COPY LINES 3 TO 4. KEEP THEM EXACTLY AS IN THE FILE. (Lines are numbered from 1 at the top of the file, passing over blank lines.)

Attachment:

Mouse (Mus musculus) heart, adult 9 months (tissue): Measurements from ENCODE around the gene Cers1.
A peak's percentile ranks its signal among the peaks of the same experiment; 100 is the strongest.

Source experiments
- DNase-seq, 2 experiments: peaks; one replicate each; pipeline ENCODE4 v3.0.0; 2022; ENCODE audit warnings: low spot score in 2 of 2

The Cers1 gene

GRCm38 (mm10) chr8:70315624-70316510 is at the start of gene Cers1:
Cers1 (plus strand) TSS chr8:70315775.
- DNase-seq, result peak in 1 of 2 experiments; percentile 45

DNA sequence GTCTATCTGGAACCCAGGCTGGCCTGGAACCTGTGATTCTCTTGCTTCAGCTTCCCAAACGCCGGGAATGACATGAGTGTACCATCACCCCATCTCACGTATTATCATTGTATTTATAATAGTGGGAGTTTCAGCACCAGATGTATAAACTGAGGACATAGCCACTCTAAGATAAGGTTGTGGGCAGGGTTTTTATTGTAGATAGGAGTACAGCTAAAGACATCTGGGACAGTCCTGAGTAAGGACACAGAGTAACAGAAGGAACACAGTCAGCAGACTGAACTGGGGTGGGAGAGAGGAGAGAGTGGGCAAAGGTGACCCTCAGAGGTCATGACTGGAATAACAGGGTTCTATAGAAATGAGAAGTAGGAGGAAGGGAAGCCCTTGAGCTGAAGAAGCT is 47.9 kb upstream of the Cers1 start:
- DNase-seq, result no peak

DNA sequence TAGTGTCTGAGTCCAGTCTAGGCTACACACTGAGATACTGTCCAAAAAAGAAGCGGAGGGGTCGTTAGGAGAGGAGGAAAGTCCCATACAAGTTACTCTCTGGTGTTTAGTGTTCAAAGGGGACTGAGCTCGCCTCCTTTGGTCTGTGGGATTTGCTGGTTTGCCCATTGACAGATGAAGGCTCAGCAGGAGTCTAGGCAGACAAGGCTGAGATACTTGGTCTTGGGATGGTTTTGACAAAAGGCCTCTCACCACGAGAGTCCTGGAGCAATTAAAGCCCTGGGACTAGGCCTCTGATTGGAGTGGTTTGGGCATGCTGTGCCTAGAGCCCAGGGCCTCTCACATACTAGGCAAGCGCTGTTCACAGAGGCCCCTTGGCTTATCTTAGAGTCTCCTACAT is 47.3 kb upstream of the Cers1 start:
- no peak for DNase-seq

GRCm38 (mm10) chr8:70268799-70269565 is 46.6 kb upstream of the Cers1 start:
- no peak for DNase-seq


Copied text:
Source experiments
- DNase-seq, 2 experiments: peaks; one replicate each; pipeline ENCODE4 v3.0.0; 2022; ENCODE audit warnings: low spot score in 2 of 2